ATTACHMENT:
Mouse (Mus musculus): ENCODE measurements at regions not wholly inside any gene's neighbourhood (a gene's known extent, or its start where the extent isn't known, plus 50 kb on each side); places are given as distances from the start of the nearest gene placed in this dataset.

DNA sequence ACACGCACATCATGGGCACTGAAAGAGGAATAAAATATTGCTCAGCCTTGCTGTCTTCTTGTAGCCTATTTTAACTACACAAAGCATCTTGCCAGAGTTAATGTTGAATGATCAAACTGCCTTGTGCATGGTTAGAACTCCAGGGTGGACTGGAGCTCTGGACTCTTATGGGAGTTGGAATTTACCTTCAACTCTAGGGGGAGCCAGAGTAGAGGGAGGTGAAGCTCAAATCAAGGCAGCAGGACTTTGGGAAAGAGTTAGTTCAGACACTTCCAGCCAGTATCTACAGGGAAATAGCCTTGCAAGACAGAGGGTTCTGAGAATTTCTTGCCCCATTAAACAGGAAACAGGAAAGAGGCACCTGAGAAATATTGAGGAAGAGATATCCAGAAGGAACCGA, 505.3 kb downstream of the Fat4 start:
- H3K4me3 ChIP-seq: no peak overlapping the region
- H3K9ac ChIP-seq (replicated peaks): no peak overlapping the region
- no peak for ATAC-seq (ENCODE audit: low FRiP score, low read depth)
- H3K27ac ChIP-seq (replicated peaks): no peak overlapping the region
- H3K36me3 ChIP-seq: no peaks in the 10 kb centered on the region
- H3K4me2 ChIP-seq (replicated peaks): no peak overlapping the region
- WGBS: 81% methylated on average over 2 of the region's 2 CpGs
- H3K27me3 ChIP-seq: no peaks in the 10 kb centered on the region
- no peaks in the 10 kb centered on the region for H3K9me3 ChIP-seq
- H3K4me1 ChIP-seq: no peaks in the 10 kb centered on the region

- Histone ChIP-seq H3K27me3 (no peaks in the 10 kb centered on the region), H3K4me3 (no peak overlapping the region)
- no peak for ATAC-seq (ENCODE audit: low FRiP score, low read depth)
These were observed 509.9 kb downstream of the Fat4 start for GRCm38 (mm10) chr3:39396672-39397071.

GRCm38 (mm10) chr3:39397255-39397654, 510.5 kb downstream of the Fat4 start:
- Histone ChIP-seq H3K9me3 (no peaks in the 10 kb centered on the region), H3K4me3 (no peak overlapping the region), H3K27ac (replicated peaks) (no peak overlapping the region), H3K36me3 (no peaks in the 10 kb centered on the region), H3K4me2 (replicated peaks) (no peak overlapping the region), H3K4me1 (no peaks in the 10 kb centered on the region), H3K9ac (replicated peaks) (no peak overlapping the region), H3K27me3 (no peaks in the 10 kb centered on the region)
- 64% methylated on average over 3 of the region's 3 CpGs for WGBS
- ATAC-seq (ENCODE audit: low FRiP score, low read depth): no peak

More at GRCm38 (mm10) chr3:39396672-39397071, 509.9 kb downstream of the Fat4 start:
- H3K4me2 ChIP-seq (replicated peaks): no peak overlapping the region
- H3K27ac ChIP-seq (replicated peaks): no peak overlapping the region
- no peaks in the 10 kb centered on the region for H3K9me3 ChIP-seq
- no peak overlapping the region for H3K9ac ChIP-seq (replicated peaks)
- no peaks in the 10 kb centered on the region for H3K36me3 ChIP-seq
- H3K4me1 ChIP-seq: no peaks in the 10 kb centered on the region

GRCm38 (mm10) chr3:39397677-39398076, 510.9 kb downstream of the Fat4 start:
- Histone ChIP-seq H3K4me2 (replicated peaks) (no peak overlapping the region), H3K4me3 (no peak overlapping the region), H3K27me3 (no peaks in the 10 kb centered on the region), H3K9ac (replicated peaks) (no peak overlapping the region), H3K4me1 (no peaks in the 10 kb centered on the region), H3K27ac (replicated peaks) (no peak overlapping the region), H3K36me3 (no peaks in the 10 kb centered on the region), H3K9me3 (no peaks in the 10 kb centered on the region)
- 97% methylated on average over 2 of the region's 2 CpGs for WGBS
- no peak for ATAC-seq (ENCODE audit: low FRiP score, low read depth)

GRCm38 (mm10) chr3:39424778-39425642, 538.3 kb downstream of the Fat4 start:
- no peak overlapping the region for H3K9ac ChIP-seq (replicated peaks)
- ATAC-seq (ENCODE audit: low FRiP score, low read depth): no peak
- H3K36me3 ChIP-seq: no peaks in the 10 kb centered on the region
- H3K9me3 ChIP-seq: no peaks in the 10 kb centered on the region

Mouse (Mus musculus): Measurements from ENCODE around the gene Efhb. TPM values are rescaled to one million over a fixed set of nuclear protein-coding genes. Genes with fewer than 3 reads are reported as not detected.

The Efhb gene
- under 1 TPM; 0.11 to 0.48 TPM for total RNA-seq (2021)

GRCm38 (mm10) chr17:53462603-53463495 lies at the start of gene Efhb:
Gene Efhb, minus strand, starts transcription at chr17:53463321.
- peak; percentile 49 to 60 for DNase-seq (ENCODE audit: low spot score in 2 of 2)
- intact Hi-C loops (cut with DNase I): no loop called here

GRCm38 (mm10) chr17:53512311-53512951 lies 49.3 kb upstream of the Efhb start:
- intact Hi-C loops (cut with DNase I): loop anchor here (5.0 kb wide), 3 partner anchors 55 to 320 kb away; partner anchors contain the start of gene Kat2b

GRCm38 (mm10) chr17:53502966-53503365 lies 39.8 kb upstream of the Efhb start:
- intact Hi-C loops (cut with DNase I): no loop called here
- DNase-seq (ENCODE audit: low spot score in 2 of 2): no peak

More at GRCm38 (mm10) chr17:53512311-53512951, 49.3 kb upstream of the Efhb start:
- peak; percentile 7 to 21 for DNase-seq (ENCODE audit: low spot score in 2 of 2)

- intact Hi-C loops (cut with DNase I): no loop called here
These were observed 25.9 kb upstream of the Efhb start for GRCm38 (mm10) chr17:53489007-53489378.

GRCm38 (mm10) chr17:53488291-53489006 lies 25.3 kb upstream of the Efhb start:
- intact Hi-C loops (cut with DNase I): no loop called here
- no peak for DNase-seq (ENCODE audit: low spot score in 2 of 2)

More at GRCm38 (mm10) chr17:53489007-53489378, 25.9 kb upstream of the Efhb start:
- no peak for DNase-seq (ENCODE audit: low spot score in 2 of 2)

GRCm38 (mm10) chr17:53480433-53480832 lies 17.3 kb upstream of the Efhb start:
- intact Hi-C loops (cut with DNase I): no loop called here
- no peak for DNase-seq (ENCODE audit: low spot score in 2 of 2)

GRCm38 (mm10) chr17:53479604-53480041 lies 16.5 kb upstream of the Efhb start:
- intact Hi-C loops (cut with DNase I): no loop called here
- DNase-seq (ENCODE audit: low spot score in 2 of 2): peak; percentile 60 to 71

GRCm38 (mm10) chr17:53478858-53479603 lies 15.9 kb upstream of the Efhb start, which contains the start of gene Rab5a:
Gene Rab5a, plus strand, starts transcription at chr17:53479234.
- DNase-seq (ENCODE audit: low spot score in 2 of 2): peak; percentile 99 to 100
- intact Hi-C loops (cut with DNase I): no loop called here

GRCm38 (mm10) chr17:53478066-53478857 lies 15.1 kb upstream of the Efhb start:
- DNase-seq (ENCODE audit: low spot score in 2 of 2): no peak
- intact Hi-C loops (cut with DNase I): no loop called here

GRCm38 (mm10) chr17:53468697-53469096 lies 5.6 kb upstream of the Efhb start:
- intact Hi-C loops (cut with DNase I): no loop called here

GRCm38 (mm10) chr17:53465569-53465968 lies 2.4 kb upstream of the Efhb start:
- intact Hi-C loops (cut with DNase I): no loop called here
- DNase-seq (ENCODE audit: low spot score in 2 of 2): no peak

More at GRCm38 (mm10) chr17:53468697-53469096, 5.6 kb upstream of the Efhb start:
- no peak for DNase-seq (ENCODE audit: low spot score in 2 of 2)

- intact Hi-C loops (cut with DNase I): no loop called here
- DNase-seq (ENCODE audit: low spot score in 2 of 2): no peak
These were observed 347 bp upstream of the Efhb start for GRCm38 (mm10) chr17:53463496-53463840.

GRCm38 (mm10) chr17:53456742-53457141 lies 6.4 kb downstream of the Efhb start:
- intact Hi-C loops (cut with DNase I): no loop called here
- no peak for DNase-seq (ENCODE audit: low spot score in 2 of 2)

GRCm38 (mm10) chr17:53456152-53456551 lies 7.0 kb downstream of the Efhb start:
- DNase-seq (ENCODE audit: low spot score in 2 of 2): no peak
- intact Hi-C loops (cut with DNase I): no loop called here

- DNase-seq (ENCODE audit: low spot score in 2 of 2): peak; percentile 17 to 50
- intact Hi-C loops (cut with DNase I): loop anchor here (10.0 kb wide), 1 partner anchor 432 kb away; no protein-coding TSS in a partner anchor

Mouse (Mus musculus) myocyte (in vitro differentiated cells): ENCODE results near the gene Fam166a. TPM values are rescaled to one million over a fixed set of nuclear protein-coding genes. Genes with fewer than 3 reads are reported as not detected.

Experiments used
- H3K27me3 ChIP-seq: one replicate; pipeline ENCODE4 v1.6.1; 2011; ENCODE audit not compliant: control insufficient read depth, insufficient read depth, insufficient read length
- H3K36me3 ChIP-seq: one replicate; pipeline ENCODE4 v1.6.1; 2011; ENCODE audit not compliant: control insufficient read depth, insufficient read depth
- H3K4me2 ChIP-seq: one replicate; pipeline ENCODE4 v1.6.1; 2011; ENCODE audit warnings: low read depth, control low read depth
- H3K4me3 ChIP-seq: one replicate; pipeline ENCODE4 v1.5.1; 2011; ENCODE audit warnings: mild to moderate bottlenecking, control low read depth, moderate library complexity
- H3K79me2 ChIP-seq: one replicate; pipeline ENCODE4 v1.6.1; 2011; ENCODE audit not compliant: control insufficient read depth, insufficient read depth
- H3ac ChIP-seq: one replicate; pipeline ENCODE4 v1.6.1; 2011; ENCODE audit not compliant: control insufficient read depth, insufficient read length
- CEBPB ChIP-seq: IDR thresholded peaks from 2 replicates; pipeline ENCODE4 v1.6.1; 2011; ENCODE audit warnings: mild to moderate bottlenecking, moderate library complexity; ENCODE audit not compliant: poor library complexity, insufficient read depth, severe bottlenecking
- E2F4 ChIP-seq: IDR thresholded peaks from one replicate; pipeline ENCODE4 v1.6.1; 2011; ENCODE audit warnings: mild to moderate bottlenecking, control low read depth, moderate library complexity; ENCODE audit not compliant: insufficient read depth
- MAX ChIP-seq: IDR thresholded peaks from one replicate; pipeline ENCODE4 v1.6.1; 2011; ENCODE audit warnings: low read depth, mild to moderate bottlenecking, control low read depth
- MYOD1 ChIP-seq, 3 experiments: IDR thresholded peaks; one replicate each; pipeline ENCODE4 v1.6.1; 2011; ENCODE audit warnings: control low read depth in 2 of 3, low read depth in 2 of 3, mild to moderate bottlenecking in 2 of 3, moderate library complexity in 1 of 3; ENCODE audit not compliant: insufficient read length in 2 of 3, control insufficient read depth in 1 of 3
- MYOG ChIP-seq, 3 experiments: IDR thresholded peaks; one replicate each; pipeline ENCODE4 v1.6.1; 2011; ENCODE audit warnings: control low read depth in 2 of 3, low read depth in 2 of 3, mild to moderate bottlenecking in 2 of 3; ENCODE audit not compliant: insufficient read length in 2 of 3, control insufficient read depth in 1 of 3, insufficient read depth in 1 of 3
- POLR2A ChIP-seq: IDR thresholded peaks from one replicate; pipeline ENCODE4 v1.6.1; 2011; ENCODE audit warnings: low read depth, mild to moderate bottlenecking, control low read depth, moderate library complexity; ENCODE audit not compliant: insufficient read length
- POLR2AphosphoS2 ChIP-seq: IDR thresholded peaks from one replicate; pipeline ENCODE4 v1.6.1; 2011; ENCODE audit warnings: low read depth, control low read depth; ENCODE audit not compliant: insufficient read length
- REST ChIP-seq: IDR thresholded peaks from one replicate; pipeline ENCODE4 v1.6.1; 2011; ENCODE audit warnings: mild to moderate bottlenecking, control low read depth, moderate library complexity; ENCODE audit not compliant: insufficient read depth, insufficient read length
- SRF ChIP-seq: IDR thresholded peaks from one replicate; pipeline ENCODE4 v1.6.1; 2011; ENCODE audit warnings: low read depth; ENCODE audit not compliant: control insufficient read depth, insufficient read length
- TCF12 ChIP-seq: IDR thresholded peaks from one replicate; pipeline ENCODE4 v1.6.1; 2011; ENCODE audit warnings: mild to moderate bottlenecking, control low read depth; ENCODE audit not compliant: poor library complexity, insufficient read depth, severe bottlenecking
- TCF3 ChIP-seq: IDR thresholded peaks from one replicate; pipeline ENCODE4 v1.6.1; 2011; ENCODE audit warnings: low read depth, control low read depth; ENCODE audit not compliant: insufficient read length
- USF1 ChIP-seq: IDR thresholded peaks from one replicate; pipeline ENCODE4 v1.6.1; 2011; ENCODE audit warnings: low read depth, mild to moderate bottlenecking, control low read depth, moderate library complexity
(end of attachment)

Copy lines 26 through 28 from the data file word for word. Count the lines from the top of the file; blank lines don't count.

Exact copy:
- H3K4me1 ChIP-seq: no peaks in the 10 kb centered on the region

GRCm38 (mm10) chr3:39397677-39398076, 510.9 kb downstream of the Fat4 start:
- Histone ChIP-seq H3K4me2 (replicated peaks) (no peak overlapping the region), H3K4me3 (no peak overlapping the region), H3K27me3 (no peaks in the 10 kb centered on the region), H3K9ac (replicated peaks) (no peak overlapping the region), H3K4me1 (no peaks in the 10 kb centered on the region), H3K27ac (replicated peaks) (no peak overlapping the region), H3K36me3 (no peaks in the 10 kb centered on the region), H3K9me3 (no peaks in the 10 kb centered on the region)